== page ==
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Giving Thanks

Giving thanks can bring a bounty of good health
By Maureen L. Daniels, MEd 

The celebration of Thanksgiving is much more that an American ritual, a once-a-year gathering of our families around the dinner table. Thanksgiving is a powerful symbol of the healing effects of gratitude in our everyday lives. It shifts our focus from what we don’t have to what we do have. It takes us out of a material mindset and reminds us of what’s truly important.  

Scientific studies have shown that an attitude of gratitude creates positive changes in our physical and mental health, increasing our serotonin production, decreasing depression, boosting our immune system and reducing stress.  In one study, psychologists Robert Emmons of the University of California, Davis, and Michael McCullough of the University of Miami asked two sets of participants to write a few sentences each week in a simple journal. One group wrote about things they were grateful for during the previous week. The second wrote about daily irritations or things that displeased them. After 10 weeks, those who had cultivated a grateful outlook:

  • Felt better about their lives as a whole
  • Experienced greater levels of joy and happiness
  • Felt optimistic about the future
  • Got sick less often
  • Exercised more regularly
  • Had more energy, enthusiasm, determination and focus
  • Slept better and awoke feeling refreshed
  • Enjoyed closer family ties
  • Were more likely to help others and offer emotional support
  • Experienced fewer symptoms of stress

In other words, gratitude helps us focus on and attract what we really want in life. It helps build and heal our relationships. It reduces negativity and improves our outlook. It helps us learn what truly matters. So, how do we achieve that level of gratitude and avoid the pitfalls of negative thinking in the face of personal, physical and financial challenges?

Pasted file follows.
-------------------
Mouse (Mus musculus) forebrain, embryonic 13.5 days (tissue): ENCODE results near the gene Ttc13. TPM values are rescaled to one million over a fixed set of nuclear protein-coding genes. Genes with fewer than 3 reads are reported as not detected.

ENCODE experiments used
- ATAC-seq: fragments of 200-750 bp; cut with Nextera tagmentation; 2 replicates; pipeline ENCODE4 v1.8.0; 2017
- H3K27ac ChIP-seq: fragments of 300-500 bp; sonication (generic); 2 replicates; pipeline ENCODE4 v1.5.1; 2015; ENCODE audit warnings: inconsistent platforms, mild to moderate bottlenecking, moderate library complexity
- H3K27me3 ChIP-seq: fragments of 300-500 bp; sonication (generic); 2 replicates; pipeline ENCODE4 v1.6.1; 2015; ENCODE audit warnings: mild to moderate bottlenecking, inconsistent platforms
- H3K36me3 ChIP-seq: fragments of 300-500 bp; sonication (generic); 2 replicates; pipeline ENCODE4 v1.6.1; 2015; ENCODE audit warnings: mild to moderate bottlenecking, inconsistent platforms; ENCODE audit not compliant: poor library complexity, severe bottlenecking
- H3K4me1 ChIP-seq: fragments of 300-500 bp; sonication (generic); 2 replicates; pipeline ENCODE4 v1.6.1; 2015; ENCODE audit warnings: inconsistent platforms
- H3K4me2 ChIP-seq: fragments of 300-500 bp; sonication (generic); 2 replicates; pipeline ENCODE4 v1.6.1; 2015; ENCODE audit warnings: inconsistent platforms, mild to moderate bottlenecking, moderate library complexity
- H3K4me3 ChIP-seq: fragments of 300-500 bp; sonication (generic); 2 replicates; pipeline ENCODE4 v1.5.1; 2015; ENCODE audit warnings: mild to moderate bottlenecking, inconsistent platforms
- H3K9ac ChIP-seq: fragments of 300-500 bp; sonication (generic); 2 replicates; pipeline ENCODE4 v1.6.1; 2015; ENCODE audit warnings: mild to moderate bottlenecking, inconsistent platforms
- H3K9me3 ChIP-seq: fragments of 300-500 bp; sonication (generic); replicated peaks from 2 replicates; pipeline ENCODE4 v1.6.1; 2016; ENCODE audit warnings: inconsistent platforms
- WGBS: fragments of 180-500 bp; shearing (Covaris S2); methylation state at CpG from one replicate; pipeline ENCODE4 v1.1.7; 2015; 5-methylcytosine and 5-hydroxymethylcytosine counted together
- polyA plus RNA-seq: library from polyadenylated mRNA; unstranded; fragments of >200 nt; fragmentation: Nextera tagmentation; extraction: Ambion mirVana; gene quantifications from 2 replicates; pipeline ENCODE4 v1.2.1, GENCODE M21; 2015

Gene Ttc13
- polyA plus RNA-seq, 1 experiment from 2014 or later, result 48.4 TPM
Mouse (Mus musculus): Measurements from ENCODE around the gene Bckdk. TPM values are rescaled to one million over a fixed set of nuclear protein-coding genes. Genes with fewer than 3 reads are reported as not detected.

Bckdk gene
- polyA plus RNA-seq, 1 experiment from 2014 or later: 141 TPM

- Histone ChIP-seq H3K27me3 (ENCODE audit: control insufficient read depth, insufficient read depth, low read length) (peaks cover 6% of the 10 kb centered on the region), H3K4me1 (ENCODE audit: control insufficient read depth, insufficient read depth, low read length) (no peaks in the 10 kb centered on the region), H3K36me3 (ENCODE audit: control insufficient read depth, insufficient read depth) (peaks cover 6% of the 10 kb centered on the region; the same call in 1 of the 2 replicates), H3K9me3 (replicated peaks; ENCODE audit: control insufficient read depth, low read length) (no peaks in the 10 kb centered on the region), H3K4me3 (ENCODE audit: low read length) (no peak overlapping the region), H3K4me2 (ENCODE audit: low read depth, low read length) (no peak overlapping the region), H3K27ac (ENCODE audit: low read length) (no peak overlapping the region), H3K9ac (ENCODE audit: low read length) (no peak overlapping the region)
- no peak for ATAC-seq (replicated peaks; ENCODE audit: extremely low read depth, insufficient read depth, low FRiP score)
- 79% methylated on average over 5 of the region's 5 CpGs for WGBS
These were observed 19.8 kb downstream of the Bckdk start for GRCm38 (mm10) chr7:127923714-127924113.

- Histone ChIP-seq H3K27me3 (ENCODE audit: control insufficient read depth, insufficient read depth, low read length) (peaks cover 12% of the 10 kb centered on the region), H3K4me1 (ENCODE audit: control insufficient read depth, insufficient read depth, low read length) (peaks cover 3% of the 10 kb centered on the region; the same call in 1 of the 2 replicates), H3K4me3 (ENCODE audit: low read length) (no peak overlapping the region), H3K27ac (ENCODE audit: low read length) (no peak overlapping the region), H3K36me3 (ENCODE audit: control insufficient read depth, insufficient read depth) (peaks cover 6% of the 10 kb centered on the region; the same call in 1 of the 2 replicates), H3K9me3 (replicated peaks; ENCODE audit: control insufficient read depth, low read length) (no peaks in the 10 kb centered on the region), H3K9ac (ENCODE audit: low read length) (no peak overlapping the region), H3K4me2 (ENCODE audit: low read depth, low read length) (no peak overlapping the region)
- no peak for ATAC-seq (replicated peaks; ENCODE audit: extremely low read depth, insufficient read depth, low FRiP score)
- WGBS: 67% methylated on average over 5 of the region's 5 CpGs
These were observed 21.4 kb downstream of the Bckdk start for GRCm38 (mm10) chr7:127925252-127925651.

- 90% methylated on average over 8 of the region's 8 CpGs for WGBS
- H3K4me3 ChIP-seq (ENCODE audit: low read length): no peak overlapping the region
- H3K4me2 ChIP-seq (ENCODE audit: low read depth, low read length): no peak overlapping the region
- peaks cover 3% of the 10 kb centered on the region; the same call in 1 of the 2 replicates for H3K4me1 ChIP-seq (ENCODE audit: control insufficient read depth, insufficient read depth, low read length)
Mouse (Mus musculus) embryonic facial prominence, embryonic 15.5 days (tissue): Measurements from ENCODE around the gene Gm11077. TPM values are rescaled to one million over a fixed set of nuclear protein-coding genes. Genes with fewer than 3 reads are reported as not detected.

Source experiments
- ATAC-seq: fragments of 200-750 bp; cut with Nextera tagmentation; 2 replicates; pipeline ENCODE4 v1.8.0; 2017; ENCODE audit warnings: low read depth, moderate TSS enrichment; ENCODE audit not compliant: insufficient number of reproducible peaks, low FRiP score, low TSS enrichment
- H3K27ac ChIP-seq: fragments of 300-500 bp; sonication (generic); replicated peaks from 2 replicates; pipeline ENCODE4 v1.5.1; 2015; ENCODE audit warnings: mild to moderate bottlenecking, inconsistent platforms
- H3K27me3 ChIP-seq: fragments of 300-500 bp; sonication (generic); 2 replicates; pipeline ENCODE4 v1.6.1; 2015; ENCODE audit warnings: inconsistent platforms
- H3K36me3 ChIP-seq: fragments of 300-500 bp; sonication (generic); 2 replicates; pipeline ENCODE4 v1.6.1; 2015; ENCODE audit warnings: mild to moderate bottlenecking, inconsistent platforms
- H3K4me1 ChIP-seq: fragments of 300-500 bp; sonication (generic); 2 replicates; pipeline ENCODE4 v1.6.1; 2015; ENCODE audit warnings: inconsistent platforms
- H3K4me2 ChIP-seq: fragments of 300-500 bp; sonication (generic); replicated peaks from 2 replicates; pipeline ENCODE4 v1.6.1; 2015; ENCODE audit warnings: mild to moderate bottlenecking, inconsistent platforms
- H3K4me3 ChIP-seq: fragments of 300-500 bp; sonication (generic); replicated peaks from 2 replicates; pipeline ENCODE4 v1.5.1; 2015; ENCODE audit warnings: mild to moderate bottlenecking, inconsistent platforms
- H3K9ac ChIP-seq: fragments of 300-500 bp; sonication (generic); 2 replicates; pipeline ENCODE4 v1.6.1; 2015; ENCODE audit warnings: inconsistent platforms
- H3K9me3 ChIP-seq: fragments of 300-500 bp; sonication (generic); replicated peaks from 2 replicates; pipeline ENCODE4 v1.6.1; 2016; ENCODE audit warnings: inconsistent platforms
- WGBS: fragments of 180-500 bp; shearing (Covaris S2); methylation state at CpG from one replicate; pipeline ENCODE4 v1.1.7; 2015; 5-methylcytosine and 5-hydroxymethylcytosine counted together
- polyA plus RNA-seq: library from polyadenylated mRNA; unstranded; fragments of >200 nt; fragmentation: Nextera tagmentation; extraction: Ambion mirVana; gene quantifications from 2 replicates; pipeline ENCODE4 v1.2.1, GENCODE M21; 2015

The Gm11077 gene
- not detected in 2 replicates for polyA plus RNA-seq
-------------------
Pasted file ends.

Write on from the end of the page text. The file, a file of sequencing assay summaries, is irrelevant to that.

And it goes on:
It’s actually very easy, although it takes practice and discipline to train our brains. Experts have much to say about the power and practice of gratitude, and their collective recommendations can be followed through these three simple steps: 

  1. Keep a daily short list or journal of three things for which you are grateful.

Each day for a period of three weeks, write down three things, big or small, that come to mind. Who or what inspired you today? What brought you happiness? What created comfort and peace in your life? It doesn’t have to be profound. It could be as simple as the warmth of your living room or the smell flowers in spring, or as meaningful as the love of your life’s partner. You don’t need a fancy journal; you can jot down these thoughts on a little pad of paper on your nightstand. As time goes on, re-read them, remember them, cherish them. 

  1. Express your gratitude to others in writing.

Make a list of at least five people who have had a profound impact on your life. Choose one and write a thank you letter expressing gratitude for what that person has done for you or what that person means in your life. You can mail it, though hand delivery would add more impact. Studies have shown that recipients of such letters are deeply touched, often having no idea what effect he or she had had on the person sending it. Once you’ve written that one, go to the next person on your list and do the same. 

  1. Take a gratitude walk.

This is something you could even start on Thanksgiving Day after your big meal. Set aside 20 minutes or so and walk in your neighborhood, through a park or somewhere in nature. Bring your list if it’s helpful. Reflect on the many things for which you are grateful, including the body that allows you to experience this journey and the mind that allows you to be thankful for this day, this moment and all that you have. 

Maureen L. Daniels, MEd, is Director of Wellness at Work at Berkshire Health Systems.

 

 

 



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